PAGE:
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March, 2007

A Less Litigious Environment Makes U.S. Market More Attractive

Imperial Tobacco’s entry into the U.S. market with its acquisition of Commonwealth Brands says more about the current environment surrounding the U.S. tobacco industry than it does about either of the two companies.

Imperial, based in Bristol, England, is the world’s fourth largest tobacco manufacturer. The company said on Feb. 8 that it plans to buy CBHC Inc., which operates Commonwealth Brands of Bowling Green, Ky., for $1.9 bn. The deal is expected to close in April.

Commonwealth, best known for its USA Gold and Montclair discount brands, has gained 3.7% in market share in the United States in just 16 years. USA Gold is eighth in brand market share, including third among discount brands, while Montclair is 14th in brand market share.

In the past, international tobacco manufacturers have been hesitant to enter the U.S. market because of the risk of litigation.

But Gareth Davis, c.e.o. of Imperial, said that buying Commonwealth “is consistent with our strategy of entering the U.S. tobacco market in a low-risk manner.” Commonwealth has not lost a product-liability claim, and it was the first manufacturer to sign the 1998 Master Settlement Agreement.

Analysts said that Imperial’s interest shows that the U.S. market remains the most attractive and lucrative, with $376 bn in annual sales.

“This move comes after many years of deliberately avoiding U.S. exposure because of ongoing litigation risk,” said Stephen Pope, the head of equity research for Cantor Fitzgerald Europe.

“What is clear is that the Western European market place is losing its allure as smoking bans and extended advertising restrictions are making cigarette sales in the region decline at a rapid pace. The major names … know there are good opportunities in the U.S., provided they are comfortable in their ability to negotiate the potential minefield of legacy litigation.”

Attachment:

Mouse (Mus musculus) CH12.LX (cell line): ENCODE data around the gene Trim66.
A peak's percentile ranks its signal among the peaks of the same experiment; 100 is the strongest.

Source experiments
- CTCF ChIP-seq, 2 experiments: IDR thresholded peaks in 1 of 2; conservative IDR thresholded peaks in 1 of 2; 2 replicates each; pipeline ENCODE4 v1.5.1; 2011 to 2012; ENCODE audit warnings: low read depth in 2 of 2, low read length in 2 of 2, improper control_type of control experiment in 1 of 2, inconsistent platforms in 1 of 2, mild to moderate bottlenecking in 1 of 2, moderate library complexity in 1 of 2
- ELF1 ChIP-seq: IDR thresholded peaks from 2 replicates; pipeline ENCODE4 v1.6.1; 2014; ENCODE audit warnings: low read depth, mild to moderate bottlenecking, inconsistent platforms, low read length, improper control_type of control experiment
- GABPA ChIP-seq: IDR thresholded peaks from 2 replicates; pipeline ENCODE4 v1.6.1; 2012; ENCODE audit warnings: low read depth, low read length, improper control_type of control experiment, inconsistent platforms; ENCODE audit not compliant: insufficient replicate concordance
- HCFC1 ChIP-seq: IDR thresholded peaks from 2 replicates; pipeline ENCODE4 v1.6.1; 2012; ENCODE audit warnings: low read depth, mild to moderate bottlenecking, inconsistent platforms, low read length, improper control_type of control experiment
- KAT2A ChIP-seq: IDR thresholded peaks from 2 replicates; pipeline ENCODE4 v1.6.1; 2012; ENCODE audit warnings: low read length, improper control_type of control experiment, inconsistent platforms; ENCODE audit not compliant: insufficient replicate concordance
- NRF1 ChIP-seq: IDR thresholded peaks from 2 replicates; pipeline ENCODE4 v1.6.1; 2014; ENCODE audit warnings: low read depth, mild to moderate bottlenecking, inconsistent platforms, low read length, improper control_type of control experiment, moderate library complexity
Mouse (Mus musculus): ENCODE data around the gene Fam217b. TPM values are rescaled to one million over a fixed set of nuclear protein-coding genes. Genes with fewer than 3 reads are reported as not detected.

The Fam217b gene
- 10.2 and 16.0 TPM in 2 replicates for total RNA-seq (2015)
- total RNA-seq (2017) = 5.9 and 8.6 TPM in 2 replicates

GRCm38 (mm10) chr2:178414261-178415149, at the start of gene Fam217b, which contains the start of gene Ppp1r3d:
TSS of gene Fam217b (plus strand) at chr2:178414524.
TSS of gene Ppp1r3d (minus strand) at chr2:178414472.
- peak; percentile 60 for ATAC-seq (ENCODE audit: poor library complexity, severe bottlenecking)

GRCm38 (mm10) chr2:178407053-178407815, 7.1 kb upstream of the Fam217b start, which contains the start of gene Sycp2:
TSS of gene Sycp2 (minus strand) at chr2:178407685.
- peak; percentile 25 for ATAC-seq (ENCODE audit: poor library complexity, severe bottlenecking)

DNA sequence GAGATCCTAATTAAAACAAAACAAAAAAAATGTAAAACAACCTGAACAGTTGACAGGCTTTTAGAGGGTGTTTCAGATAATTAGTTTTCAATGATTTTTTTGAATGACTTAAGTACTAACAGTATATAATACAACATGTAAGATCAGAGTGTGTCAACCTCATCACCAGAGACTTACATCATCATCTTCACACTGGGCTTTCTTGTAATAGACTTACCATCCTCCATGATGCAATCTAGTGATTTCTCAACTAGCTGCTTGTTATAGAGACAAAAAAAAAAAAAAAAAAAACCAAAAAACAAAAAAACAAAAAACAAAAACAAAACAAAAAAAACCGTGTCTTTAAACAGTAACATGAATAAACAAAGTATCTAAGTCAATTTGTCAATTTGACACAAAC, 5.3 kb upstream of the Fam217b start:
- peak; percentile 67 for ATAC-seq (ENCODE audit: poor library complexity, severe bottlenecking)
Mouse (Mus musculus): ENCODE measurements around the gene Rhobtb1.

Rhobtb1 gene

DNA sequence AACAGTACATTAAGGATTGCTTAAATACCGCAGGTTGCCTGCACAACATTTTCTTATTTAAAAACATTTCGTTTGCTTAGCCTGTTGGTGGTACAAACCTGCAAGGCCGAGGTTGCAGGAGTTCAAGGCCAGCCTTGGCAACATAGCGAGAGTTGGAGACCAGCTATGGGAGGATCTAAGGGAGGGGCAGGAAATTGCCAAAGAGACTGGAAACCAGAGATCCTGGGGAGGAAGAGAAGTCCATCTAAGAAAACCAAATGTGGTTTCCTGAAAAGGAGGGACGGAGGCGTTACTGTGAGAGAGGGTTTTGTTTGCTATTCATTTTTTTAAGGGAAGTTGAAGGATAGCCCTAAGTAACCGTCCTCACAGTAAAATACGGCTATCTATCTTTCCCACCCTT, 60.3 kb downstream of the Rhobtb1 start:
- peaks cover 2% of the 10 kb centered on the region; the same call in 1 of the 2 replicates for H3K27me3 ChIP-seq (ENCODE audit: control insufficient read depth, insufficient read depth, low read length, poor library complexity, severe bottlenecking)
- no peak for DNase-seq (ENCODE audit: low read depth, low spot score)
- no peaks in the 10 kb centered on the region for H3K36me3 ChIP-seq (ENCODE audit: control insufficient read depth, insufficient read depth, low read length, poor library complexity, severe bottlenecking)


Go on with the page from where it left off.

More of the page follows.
“Imperial’s tipping of the hat could also signal an Altadis push into the U.S. market, and then we have some excitement,” wrote Bonnie Herzog, an analyst with Citigroup, in a report. Altadis Group, based in France and Spain, is among the six largest publicly traded tobacco companies in the world.

Meanwhile, Imperial is no doubt closely tracking the legislation introduced in Congress that would give the Food and Drug Administration regulatory control over the tobacco industry.

Reynolds American Inc. has said that a restrictive marketing environment would favor No. 1 Philip Morris, which likely would stay the top U.S. manufacturer if the companies are further limited in how they advertise to adults.

“That legislation does bring more challenges to an already complex regulatory environment in the United States,” said Alex Parsons, media relations manager for Imperial. “But then again, we’re used to running a business in that kind of environment in Western Europe.”

Indeed, Imperial seems ready, willing and able to do battle in the competitive U.S. tobacco marketplace. The question is, who’ll be next to enter the fray? Altadis? Japan Tobacco? With the current environment, you can bet all eyes are on the U.S. market.

- Michael Browne

Tobacco International - March, 2007


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